“The fact that people die because of an AK-47 is not because of the designer, but because of politics.”
- Mikhail Kalashnikov (1919-2013)
The exact lineage of the weapon is debated, with some commentators taking the position that the AK-47 is best described as a hybrid of previous rifle technology innovations, with Kalashnikov creating an automatic rifle combining the best features of the American M1 and the German StG 44. There are also claims that Kalashnikov copied other designs, such as Bulkin’s TKB-415 or Simonov’s AVS-31. In his 1995 book The History of Soviet Small-arms and Ammunition David Boltin says that because Kalashnikov had access to these weapons there was no need to ‘reinvent the wheel.’ He goes on to quote Kalashnikov as observing: “A lot of Russian Army soldiers ask me how one can become a constructor, and how new weaponry is designed. These are very difficult questions. Each designer seems to have his own paths, his own successes and failures. But one thing is clear: before attempting to create something new, it is vital to have a good appreciation of everything that already exists in this field. I myself have had many experiences confirming this to be so.”
Boot goes one step further, saying: “we routinely credit the design of the AK-47 to a man who, though by all accounts decent and talented, didn’t quite deserve the accolades,” further claiming that “Kalashnikov didn’t really design the Kalashnikovs, and was certainly not the patriarch of the family, the AK-47.” Alan Petrov of the Russian defence blog Maxpark suspects the influence of the communist propaganda machine at work: “Avtomat Kalashnikova has precious little to do with Mikhail Timofeyevich himself – he was merely appointed to be its inventor.”
Such revisionism bears the hallmarks of an attempt to create distance between the historical record and the uncomfortable notion that one fifth of the world’s firearms today bear the Kalashnikov maker’s mark. But whatever version of events history eventually settles on, there can be no disputing that the Russian soldier, who would rise to the rank of lieutenant general, was one of the most obviously successful small-arms designers of the 20th century. Far from being a ‘one hit wonder’ as his critics have sometimes suggested, Kalashnikov would develop his portfolio of weapons to include the superior AKM (where the ‘m’ stands for ‘modernised’), that would in turn evolve into the RPK light machine gun. All these iterations were based on a philosophy centred on simplicity of design, ruggedness and ease of maintenance in all conditions. And yet by adhering to these engineering principles Kalashnikov became a victim of his own success. He complained: “Whenever I look at TV and I see the weapon I invented to defend my motherland in the hands of these bin Ladens, I ask myself the same question: ‘How did it get into their hands?’ I didn’t put it in the hands of bandits and terrorists … Can I be blamed that they consider it the most reliable weapon?”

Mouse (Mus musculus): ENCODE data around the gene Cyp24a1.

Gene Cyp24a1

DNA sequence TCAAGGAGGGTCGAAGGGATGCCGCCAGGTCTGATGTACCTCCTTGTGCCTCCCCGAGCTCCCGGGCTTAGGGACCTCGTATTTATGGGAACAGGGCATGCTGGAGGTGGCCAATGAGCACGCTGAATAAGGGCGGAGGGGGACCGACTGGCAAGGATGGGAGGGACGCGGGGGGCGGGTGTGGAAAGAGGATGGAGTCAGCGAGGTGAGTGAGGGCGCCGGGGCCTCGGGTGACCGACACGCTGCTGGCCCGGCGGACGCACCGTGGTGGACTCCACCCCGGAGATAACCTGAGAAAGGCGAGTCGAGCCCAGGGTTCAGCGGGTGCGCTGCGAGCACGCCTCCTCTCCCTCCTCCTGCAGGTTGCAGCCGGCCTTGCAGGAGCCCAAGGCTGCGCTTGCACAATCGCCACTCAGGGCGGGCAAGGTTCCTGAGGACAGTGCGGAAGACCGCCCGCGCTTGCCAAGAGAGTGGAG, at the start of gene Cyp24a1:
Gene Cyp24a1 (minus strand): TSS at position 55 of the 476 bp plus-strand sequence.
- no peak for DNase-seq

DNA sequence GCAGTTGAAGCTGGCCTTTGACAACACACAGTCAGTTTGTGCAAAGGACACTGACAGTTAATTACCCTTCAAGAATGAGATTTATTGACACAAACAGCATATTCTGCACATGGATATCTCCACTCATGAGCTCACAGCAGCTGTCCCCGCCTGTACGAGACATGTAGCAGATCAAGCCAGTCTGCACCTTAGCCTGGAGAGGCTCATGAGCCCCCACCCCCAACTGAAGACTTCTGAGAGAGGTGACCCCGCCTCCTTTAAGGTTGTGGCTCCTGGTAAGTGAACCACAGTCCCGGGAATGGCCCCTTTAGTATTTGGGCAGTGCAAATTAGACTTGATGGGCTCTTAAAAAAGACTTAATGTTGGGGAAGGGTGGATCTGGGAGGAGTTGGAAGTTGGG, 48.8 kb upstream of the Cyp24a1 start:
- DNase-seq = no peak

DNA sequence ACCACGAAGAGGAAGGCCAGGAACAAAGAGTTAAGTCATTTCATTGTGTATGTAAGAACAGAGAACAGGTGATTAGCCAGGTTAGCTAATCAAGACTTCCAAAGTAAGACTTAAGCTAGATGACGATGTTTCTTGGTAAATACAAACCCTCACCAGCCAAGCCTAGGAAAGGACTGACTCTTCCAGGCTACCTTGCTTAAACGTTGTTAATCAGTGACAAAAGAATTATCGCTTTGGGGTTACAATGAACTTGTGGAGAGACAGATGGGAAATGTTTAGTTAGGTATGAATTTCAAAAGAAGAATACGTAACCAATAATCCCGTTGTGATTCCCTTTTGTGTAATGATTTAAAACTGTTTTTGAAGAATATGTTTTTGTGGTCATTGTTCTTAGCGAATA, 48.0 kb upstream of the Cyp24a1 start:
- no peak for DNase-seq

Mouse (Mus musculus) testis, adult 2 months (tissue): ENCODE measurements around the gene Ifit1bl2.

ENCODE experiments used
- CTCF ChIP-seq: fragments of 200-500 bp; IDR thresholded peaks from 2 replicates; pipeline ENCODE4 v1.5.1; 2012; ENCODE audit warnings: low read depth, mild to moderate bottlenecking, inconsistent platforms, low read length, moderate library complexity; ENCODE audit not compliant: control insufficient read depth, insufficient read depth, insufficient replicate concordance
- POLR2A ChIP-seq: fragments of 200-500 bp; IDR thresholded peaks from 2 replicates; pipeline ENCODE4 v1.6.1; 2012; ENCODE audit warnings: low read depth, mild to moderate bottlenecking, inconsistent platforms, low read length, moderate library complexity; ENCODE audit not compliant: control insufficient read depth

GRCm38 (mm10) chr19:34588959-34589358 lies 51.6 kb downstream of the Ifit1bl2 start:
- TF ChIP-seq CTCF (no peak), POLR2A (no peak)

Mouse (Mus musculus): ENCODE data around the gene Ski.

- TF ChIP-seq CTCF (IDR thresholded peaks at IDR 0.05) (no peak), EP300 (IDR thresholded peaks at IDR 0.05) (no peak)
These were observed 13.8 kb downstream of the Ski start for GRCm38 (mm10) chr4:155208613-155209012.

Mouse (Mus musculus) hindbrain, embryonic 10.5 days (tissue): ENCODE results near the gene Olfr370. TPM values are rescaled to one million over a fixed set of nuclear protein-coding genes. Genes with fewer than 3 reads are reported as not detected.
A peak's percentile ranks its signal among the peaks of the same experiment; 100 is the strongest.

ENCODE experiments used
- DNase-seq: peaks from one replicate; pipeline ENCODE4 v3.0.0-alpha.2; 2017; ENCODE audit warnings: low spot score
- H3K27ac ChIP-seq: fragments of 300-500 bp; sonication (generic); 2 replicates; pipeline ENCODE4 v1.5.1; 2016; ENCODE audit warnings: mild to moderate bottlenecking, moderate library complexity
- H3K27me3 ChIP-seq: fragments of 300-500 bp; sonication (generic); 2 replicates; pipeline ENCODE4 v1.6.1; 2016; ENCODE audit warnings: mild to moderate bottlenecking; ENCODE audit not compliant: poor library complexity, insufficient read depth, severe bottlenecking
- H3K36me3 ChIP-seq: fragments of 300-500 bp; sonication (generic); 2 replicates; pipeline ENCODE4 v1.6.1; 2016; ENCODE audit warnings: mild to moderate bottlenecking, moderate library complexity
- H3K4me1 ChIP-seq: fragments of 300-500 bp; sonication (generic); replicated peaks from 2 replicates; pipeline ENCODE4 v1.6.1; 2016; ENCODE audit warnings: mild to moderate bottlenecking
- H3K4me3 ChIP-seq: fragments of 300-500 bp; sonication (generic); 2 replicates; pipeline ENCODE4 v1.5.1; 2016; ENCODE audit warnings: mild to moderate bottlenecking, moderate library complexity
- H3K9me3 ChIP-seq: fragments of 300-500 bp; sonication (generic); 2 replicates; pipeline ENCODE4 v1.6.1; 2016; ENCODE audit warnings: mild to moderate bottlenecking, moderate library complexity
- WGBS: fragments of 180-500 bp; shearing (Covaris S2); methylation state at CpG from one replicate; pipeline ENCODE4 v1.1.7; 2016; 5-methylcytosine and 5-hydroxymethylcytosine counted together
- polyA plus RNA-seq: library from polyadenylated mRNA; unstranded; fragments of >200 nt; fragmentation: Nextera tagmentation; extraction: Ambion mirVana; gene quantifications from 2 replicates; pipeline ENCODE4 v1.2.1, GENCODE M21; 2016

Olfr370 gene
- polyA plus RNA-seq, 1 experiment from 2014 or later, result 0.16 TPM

Today the AK-47 is in official use by the militaries of more than 50 countries and has proved so efficient and influential in conflict – operating in conditions from the sub-zero temperatures of the Arctic Circle to the vast diurnal thermal ranges the desert – that it even features on the national flag of Mozambique and the party insignia of the Lebanese militant group Hezbollah. And although Kalashnikov made no personal financial gain from a gun he had always maintained was for defence and ‘not a weapon of offense,’ he was not averse to making a few roubles here and there from licensing his famous surname. The Kalashnikov brand can be found on what The Scotsman called ‘manly, but less lethal products,’ including Red Army vodka, pocketknives and even umbrellas, described by Kalashnikov, in something of an ill-considered press statement, as articles “similar to my rifle: reliable, easy to use and indestructible.”
Perhaps more considered was Kalashnikov’s letter to Patriarch Kirill of the Russian Orthodox Church, written six months before his death on 23rd December 2013, in which he ponders the ‘unsolved question’ of whether, as the designer of the rifle that “claimed people’s lives, then can it be that I, a Christian and an Orthodox believer, was to blame for their deaths?”